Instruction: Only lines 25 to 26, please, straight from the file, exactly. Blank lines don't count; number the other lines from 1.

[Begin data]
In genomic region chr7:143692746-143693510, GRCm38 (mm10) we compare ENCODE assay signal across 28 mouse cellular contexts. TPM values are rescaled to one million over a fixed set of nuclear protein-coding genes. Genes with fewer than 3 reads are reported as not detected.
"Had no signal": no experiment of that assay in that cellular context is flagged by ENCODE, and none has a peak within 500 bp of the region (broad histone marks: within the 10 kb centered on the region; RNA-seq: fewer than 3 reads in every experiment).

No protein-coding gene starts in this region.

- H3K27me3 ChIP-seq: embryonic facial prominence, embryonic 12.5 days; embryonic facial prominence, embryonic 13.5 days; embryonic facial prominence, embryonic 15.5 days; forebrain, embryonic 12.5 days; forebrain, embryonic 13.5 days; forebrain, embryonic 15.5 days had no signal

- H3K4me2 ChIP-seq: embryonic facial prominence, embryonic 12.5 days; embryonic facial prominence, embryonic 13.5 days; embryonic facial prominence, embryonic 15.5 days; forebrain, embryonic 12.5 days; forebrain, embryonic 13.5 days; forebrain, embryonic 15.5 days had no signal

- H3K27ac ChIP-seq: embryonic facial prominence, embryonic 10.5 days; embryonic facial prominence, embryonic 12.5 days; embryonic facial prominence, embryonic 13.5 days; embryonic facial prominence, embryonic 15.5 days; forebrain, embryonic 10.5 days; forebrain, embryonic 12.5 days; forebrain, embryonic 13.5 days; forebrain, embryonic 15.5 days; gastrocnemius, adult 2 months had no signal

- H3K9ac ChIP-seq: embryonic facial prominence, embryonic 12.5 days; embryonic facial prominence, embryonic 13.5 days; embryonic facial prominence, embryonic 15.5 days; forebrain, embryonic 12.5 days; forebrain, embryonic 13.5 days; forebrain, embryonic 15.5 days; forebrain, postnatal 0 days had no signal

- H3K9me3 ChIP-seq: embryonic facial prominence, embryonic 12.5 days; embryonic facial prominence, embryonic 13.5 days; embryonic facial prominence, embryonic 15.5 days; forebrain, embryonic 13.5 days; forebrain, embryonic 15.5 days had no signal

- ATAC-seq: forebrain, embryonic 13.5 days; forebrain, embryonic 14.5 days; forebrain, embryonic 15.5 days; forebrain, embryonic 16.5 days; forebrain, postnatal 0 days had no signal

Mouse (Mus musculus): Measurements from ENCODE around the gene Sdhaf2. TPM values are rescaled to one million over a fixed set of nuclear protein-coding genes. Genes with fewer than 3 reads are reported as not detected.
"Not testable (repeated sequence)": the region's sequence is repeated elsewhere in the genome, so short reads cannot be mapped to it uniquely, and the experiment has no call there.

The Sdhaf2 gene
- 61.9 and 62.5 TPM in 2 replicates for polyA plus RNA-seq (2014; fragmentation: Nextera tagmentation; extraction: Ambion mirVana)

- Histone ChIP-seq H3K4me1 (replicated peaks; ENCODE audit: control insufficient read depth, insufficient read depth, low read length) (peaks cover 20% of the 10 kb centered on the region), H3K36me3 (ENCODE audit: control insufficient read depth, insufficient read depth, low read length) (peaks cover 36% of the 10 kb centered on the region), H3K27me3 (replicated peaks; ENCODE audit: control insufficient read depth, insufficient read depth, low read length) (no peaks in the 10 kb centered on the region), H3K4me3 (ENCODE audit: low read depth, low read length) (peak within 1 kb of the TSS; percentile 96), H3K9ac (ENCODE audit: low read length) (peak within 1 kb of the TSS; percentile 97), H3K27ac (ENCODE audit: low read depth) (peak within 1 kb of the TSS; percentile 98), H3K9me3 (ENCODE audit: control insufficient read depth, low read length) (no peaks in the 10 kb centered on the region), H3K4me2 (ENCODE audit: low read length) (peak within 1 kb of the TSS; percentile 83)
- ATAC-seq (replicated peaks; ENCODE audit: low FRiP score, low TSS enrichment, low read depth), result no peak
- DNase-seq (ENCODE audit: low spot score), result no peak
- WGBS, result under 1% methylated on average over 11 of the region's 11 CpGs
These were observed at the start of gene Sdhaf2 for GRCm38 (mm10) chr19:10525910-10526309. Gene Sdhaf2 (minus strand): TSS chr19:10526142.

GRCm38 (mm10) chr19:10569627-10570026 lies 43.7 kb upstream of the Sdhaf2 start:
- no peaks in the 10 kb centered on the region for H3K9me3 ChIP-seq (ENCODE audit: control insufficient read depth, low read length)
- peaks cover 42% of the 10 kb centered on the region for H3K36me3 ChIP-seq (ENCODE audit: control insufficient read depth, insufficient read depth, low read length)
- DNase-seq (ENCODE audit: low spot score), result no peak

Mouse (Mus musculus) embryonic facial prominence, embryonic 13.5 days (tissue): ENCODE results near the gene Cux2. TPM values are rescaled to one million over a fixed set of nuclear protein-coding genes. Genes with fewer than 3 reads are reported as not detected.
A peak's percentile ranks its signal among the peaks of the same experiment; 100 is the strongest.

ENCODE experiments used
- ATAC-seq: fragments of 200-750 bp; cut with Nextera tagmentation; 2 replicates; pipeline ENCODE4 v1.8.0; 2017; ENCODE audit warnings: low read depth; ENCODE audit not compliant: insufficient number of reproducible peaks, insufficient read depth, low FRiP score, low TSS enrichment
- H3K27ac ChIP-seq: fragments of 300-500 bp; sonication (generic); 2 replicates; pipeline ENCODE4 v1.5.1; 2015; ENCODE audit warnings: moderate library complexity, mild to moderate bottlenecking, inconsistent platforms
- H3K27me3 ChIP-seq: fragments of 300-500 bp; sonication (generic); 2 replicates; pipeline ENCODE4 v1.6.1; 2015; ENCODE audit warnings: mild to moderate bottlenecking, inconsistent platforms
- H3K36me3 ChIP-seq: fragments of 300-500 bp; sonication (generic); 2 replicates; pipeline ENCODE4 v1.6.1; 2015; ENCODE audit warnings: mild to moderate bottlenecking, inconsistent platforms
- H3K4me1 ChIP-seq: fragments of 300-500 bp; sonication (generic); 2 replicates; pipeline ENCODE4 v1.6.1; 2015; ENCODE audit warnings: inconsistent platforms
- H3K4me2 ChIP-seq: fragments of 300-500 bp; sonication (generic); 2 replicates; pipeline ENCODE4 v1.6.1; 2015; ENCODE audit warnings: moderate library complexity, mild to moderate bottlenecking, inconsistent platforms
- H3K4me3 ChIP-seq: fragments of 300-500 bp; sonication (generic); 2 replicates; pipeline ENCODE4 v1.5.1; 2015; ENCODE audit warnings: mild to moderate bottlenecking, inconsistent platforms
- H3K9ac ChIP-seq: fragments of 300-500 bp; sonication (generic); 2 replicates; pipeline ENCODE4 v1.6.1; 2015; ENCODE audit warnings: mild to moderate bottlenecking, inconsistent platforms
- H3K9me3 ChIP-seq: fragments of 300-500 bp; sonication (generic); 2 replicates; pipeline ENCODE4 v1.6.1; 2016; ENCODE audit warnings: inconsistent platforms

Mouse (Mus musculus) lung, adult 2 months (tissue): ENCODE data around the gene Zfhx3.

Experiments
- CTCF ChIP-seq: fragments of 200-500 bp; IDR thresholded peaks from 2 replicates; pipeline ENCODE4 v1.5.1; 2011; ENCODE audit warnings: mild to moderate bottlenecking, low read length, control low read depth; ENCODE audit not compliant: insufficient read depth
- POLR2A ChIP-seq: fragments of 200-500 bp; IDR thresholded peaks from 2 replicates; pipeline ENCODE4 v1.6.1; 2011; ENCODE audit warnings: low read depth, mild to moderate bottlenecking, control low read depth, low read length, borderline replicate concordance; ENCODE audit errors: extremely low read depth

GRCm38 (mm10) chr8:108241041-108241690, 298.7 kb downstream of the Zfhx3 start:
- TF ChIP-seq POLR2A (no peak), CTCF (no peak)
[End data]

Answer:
ENCODE experiments used
- ATAC-seq: fragments of 200-750 bp; cut with Nextera tagmentation; 2 replicates; pipeline ENCODE4 v1.8.0; 2017; ENCODE audit warnings: low read depth; ENCODE audit not compliant: insufficient number of reproducible peaks, insufficient read depth, low FRiP score, low TSS enrichment